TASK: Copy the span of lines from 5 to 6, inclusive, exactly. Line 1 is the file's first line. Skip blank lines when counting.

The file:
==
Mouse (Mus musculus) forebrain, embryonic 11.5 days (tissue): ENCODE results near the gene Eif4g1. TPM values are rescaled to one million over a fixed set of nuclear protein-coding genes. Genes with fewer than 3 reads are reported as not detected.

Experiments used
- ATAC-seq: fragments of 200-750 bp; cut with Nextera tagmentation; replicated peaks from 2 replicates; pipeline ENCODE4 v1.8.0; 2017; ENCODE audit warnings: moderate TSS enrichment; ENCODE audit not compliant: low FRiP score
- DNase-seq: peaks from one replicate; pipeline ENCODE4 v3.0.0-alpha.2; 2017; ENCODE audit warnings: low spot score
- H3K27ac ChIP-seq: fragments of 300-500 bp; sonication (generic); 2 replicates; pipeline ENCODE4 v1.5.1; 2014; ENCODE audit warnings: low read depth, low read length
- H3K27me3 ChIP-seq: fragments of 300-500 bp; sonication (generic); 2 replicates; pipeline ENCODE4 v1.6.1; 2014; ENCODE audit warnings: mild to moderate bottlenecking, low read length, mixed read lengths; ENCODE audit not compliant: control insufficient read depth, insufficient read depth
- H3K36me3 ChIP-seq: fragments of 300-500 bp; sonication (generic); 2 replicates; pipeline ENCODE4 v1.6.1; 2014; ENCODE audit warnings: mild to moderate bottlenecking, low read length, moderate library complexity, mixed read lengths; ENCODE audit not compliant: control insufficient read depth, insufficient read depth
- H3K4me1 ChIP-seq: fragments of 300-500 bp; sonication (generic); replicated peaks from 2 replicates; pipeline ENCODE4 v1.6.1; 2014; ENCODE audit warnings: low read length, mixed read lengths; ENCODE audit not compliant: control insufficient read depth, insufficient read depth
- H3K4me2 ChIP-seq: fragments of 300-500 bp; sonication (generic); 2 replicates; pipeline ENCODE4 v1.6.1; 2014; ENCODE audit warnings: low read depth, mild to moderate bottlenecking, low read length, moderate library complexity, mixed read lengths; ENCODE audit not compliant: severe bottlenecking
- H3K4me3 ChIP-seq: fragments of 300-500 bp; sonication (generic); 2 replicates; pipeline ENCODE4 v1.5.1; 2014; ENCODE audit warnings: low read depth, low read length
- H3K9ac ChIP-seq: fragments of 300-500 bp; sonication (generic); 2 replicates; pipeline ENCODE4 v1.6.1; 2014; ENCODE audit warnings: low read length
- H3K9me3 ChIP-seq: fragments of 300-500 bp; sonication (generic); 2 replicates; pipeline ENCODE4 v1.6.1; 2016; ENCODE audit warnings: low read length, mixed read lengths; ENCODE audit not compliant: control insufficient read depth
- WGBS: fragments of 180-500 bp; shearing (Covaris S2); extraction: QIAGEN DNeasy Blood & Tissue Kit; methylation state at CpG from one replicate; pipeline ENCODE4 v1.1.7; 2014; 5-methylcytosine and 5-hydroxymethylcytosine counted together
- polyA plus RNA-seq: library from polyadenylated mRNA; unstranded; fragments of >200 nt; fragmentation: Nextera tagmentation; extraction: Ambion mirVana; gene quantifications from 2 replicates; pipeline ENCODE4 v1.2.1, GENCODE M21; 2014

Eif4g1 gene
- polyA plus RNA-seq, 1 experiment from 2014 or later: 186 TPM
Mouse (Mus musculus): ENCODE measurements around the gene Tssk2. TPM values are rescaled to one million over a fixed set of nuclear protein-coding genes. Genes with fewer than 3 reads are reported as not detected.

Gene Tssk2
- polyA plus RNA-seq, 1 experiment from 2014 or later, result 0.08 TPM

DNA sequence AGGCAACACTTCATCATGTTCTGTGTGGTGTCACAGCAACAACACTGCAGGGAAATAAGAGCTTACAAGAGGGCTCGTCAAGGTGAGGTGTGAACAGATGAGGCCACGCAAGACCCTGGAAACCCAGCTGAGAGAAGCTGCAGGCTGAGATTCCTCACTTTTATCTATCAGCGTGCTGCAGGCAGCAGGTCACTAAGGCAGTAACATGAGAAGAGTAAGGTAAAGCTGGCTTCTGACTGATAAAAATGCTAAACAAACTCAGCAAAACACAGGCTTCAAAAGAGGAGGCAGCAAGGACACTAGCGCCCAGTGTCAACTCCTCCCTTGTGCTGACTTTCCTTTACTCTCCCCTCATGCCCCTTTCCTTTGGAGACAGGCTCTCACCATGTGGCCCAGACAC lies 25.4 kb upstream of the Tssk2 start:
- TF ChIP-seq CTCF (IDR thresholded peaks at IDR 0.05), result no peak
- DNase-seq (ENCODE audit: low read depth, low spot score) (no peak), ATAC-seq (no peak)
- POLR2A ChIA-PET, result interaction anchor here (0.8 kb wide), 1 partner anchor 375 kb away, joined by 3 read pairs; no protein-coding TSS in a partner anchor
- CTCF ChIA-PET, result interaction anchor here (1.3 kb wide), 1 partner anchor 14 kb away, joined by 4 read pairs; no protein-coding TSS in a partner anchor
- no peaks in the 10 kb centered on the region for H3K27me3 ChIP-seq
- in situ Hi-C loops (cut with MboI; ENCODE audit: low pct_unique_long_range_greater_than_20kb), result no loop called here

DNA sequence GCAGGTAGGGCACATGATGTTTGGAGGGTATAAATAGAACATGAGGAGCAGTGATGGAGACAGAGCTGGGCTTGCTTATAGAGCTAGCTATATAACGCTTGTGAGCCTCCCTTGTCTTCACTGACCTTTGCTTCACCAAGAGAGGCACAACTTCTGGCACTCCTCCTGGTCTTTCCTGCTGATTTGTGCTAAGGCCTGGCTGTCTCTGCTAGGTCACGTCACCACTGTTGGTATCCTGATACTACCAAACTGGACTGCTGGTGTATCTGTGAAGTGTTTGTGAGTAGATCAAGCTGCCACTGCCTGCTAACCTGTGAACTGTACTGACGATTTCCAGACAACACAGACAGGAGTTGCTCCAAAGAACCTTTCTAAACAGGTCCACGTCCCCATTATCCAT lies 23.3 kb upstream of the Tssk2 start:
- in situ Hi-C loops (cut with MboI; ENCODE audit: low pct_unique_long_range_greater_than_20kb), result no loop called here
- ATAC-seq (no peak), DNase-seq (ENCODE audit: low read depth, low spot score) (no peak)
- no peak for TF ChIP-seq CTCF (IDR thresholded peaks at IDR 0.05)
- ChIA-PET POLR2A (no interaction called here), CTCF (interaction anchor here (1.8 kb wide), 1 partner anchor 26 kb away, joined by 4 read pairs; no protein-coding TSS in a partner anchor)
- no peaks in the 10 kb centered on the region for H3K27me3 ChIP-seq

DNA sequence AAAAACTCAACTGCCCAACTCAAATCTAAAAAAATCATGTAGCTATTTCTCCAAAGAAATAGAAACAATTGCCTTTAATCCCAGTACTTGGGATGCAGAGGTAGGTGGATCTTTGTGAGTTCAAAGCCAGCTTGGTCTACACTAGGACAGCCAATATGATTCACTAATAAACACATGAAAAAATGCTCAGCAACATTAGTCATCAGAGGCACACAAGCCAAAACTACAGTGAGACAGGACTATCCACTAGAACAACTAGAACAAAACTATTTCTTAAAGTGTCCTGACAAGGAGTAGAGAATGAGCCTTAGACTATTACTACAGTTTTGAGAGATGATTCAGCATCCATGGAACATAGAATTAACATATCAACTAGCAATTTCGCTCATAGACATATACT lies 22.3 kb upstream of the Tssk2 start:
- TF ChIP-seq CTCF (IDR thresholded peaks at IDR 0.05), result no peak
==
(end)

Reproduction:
- H3K27ac ChIP-seq: fragments of 300-500 bp; sonication (generic); 2 replicates; pipeline ENCODE4 v1.5.1; 2014; ENCODE audit warnings: low read depth, low read length
- H3K27me3 ChIP-seq: fragments of 300-500 bp; sonication (generic); 2 replicates; pipeline ENCODE4 v1.6.1; 2014; ENCODE audit warnings: mild to moderate bottlenecking, low read length, mixed read lengths; ENCODE audit not compliant: control insufficient read depth, insufficient read depth